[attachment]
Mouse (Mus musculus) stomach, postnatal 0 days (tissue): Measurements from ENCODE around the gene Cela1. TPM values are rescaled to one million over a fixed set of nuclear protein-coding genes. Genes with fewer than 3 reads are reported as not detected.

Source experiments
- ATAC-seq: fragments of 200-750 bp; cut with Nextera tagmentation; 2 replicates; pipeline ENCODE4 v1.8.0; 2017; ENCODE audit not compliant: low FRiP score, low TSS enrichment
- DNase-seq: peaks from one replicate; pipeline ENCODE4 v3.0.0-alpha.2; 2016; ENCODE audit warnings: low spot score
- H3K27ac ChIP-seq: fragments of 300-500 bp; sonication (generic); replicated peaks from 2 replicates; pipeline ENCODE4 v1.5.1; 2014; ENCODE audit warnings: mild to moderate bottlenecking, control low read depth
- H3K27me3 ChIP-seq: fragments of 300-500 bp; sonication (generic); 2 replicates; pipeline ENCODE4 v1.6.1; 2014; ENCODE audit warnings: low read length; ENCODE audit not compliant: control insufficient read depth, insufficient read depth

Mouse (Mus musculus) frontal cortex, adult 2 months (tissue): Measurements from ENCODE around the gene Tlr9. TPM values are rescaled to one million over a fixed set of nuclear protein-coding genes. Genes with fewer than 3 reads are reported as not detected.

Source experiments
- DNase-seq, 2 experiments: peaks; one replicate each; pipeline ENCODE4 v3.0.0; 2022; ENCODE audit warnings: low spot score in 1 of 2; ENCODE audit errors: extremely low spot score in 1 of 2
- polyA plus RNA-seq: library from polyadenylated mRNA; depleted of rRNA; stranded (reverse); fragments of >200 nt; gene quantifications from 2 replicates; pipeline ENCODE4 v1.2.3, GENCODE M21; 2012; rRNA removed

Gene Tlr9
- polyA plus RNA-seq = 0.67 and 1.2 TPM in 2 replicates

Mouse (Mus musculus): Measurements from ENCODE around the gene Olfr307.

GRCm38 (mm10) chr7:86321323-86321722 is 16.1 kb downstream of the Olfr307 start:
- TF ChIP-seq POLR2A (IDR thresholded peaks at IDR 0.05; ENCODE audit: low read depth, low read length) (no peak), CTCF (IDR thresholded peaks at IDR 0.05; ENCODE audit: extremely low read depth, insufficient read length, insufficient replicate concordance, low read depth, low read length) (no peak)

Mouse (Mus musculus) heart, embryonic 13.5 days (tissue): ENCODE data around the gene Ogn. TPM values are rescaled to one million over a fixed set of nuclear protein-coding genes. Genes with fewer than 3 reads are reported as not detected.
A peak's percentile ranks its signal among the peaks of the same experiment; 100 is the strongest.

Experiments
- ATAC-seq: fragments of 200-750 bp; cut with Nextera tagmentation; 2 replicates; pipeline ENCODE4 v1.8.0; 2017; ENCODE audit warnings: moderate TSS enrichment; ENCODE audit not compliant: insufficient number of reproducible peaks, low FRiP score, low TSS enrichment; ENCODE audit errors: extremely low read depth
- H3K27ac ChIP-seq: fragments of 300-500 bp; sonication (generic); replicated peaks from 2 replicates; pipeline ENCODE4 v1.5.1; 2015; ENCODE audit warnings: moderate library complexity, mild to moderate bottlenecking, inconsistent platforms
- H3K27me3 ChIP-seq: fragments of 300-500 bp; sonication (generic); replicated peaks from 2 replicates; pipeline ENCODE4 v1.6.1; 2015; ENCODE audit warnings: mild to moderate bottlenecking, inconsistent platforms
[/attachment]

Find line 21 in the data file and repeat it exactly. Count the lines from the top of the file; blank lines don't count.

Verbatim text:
- H3K27me3 ChIP-seq: fragments of 300-500 bp; sonication (generic); replicated peaks from 2 replicates; pipeline ENCODE4 v1.6.1; 2015; ENCODE audit warnings: mild to moderate bottlenecking, inconsistent platforms